Sounds Eclectic Vol. 3 is the latest in a series of in-studio performance compilations that up-and-coming bands have recorded on Nic Harcourt's syndicated radio show, Sounds Eclectic, broadcast from KCRW in Santa Monica. The show has jumpstarted the careers of many musicians, including Alexi Murdoch, whose CDs eventually find themselves spinning in old blue Volvo station wagons and being discussed in coffee shops (the discussions usually begin with the preface of "I heard it on NPR") by women who dress like anthropologists and men who have Martin acoustic guitars in their attics.
Harcourt, a sort of avuncular John Peelgood for the public radio set who may or may not have pneumatic vacuum tubes running directly from his studio to the acquisitions departments at WB and The O.C., seems to see himself as a tastemaker through Sounds Eclectic. His liner notes are full of lines like these: "I got this demo from a friend, and I had it on the air immediately"; "this was [Damien Rice's] first ever visit to play in the U.S."; "it was Jem's first ever radio performance"; "this track was taken from Interpol's first ever radio session"; "Again, I heard an early [Franz Ferdinand] EP and invited the guys to our program on their first visit to the U.S."
Firsty first first first.
Self-diagnosed "eclectics," especially those with first-on-the-block hang-ups, make me very skeptical, and to tell you the truth, I'm not sure what the point is with these compilations. Is it just to promote the show? Does he want to turn people on to new bands? Did he catch some particularly amazing performances?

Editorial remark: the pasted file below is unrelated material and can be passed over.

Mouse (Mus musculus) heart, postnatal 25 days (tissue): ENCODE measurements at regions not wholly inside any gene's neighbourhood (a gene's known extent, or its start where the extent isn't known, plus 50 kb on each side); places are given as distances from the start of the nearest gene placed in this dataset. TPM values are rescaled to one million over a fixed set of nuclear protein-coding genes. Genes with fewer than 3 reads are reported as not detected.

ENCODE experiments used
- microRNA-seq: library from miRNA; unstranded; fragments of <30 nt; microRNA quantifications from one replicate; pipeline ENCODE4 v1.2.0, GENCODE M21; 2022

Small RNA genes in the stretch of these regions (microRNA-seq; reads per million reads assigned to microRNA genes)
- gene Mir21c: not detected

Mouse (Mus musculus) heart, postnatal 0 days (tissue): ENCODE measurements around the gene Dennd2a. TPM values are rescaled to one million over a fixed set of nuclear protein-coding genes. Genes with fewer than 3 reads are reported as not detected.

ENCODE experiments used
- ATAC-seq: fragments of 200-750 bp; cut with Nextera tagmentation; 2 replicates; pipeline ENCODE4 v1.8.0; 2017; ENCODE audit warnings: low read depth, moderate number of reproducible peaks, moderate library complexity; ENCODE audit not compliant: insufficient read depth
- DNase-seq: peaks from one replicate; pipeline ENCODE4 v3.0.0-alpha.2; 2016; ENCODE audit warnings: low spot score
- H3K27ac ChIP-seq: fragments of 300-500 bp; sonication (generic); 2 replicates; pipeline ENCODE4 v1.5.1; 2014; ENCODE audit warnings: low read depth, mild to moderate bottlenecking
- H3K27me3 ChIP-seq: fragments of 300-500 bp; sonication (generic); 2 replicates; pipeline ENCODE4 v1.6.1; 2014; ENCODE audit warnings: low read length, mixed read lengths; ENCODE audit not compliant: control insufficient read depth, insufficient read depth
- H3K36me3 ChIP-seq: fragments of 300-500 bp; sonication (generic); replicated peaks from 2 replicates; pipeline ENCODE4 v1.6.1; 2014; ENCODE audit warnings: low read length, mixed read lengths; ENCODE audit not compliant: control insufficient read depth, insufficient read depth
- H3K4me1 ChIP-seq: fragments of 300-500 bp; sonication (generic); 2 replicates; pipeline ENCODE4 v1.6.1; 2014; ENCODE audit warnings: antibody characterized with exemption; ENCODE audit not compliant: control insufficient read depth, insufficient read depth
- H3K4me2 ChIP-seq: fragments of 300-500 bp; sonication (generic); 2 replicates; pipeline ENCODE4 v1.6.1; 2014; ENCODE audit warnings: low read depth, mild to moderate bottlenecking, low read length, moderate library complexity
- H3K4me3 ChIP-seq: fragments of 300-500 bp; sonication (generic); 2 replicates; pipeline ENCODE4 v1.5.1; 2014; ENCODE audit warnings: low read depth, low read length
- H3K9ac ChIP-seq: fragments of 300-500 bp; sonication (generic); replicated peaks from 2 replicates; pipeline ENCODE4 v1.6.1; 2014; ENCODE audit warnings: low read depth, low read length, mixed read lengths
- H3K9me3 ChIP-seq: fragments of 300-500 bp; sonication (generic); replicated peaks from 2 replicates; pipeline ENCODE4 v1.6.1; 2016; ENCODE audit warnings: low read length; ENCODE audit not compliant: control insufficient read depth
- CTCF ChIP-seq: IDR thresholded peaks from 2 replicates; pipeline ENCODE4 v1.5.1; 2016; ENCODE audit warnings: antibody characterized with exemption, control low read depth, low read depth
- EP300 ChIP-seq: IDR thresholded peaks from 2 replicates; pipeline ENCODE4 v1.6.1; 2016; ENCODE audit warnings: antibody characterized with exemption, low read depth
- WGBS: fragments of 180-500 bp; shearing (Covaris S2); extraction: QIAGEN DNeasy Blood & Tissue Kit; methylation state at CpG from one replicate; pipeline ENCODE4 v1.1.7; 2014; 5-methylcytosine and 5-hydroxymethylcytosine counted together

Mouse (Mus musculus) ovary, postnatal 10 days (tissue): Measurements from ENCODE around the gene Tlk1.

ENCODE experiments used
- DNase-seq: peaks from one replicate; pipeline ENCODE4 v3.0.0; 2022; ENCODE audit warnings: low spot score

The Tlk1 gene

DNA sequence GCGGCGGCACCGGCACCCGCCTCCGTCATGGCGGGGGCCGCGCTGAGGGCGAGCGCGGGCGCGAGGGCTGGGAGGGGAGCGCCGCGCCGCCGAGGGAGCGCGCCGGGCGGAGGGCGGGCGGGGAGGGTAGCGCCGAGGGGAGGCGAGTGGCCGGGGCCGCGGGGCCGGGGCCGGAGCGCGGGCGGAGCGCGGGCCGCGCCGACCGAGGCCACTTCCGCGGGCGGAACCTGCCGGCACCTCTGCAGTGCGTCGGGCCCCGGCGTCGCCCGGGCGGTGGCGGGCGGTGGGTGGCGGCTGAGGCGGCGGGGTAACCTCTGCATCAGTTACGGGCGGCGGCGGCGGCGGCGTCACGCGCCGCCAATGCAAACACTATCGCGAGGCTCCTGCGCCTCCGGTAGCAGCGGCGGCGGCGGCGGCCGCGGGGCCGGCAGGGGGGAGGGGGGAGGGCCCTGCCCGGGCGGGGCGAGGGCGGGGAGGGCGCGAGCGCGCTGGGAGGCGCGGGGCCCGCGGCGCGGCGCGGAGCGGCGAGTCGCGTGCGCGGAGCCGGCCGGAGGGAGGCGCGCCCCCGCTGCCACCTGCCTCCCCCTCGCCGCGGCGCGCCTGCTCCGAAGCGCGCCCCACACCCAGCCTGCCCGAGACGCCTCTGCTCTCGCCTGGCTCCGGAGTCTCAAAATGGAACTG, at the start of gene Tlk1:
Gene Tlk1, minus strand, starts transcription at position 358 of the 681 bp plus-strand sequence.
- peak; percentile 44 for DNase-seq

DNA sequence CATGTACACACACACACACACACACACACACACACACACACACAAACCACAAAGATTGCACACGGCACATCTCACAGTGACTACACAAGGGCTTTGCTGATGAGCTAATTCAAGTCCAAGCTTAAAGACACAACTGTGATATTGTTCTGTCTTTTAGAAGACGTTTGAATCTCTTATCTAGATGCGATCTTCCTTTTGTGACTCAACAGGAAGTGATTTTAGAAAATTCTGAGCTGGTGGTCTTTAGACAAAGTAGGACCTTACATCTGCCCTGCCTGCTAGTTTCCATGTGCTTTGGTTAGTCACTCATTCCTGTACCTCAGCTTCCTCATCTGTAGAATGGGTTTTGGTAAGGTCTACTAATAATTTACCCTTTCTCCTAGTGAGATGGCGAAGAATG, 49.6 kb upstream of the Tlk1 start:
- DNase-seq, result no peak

Some of the performances are interesting, such as an explosive track by the Mexican band Kinky. A cover by Iron and Wine of the Flaming Lips' "Waiting for a Superman" is excellent. You might think that Sam Beam's songs all sound the same, and this cover confirms that sentiment, but in a good way. Paul Weller, Damien Rice, Steve Earle, and Radiohead all prove the strength of their songs by stripping them down to acoustic guitar.
Other tracks, though, are quixotic misfires. Unfortunately, the Flaming Lips stripped down "Yoshimi Battles the Pink Robots Pt. 1" to just piano and vocals. Arrangements make the Lips, but "spare" is not their forte. On "It's the Sun," the anything-but-spare Polyphonic Spree provide further evidence that trumpets should be banned from rock and pop music unless you are Burt Bacharach and it's a flugelhorn.
I think I see where Harcourt is coming from here. Some chaff-separating is inevitable when groups rework their songs for performance, but the wheat makes it worth it. Still, I don't get the "eclectic" label. By the time this CD came out, everyone had heard these bands already. In a world where the consumer can download anything he wants, technology is bringing new possibilities to hidden talents all over the world, and the bandwidth is finally wide enough to bring the two together, no one needs a public radio show to decide for them which new music is worth listening to.
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